Helen Lyons, of the Hampton Horsefeathers 4-H Club, and her horse Chance take part in Show Jumping during the 2018 Fairfax County 70th Annual 4-H Fair and Carnival held at Frying Pan Park in Herndon.
Photo by Katelyn Reynozo
Within the shadow of our nation's capital and in the middle of one of the largest growing urban communities in the United States, 4-H Clubs thrive as is evident as thousands of visitors descended upon Herndon for the 70th Annual Fairfax County 4-H Fair and Carnival held at Frying Pan Farm Park Thursday, Aug. 2- Sunday, Aug. 5.
The event was the culmination of countless hours by the Virginia Cooperative Extension-Fairfax County 4-H Office and Frying Pan Farm Park.
While the four-day fair and carnival offered patrons old-fashion country fun and offered 4-H members the opportunity for ribbons and awards, perhaps, more importantly, the event showcased what 4-H is really about.
4-H is a youth development program for participants ages 5-19.
In the 4-H Building at Frying Pan Park, fairgoers wowed over the 4-H entries that competed for ribbons in divisions such as craft, woodworking, floriculture, sewing, science and technology and more. Fairgoers held baby chicks at the Falls Church 4-H Club Embryology Booth and watched educational demonstrations such as the one about honeybees by members of 2BA Bee 4-H.
Pies, vegetables, scrapbooks, literary works and displays held blue, red and green ribbons and a select group held the coveted Grand Champion ribbons. Silent Auction Baskets heaped high with goodies by Fairfax County 4-H were offered for public bidding; funds raised would support 4-H scholarships, camps, Embryology Curriculum, next year's 4-H Fair and more.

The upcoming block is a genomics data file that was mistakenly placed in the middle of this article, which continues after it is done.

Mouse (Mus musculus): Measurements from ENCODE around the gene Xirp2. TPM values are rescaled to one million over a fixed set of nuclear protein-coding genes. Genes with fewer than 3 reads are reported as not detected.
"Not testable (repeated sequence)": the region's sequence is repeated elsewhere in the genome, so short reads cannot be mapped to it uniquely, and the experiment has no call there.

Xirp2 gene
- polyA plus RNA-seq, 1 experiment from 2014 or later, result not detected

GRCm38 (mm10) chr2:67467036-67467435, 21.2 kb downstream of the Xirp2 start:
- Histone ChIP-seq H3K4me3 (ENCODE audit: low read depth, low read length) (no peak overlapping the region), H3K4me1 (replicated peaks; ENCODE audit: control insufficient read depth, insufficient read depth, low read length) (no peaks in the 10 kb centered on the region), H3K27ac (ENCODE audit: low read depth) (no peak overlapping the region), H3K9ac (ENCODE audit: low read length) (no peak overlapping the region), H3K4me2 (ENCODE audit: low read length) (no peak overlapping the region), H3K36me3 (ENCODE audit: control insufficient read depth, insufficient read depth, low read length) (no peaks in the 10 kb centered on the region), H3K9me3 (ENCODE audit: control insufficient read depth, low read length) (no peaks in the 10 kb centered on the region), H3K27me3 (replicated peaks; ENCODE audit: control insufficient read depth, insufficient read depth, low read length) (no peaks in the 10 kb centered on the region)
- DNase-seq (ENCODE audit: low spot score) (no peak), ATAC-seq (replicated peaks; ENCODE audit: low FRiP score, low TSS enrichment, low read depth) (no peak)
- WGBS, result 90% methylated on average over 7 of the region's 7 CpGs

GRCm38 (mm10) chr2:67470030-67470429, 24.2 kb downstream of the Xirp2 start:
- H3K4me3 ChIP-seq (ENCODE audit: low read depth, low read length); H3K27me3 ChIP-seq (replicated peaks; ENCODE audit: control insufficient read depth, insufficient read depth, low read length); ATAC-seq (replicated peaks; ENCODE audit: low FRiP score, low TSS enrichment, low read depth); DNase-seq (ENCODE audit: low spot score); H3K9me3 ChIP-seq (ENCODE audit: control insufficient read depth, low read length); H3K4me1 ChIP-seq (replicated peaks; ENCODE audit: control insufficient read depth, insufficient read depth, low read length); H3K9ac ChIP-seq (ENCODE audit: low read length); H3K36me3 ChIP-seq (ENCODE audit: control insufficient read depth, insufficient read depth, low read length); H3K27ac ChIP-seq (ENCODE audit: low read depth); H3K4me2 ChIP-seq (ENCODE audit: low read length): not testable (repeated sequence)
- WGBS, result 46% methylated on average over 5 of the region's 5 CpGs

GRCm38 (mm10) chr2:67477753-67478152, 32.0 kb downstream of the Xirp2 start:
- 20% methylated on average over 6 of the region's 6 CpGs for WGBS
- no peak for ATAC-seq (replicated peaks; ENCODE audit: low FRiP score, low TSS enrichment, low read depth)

If it was animals fairgoers were looking for, there was no lack. In the Indoor Arena, 4-H members competed in Goat, Sheep and Beef/Dairy Cattle Showmanship and Confirmation competitions. Judges rated participants on their ability to safely handle the livestock and knowledge of the animals. In the Confirmation Classes, judges scored the animals on overall condition, musculature, structure and performance. In the Lower Ring, horses and riders performed dressage demonstrations, show jumping and mounted games.
In Barns 1 and 2, groomed livestock stood in clean stalls. Through demonstrations, fairgoers learned how to hold a rabbit properly — don't squeeze — and tried their hand at milking a cow or goat. For some children like Jayden Han, 3 of Fairfax, this was the first time he had ever seen a real cow. Jayden got up close and personal, crunching down nearly crawling under Sasha the Jersey cow during a milking demonstration by Chelsea Sucherman 12, a member of Hoofers and Heifers 4-H Club.
If rides, games and food were what a fairgoer wanted, the 70th Annual Fairfax County Fair and Carnival delivered. The park's expansive pastures turned to the Carnival Site and Midway. The Food Court, located beside the Country Store, presented endless possibilities.
A line-up of nine stage performances for Saturday and Sunday rounded out the fair beginning with Fairfax native and singer-guitarist Caroline Weinroth of the band "Cinema Hearts” who delivered her heartfelt songs. She was followed later by the 50s-60s band "Hot Rod Rockers."
Big Truck Night on Friday was a hit as was the Frying Pan Farm Park Tractor Pull on Saturday when Belgian draft horses Jeff and Charlie showed off their strengths.
Late Saturday afternoon, Falls Church 4-H Club Member Kate Shank, 10, stood in the 4-H Building. She held two baby chicks at the Embryology Booth. Shank summed up why she preferred 4-H over other clubs and organizations. "It's calmer. We are allowed to make our own decisions, and I thought it would help me with my college entrance papers ... my resume."
For more information about the fair or to learn about the many 4-H clubs across Fairfax County, visit http://fairfax4h.weebly.com or follow them at www.facebook.com/Fairfax4H.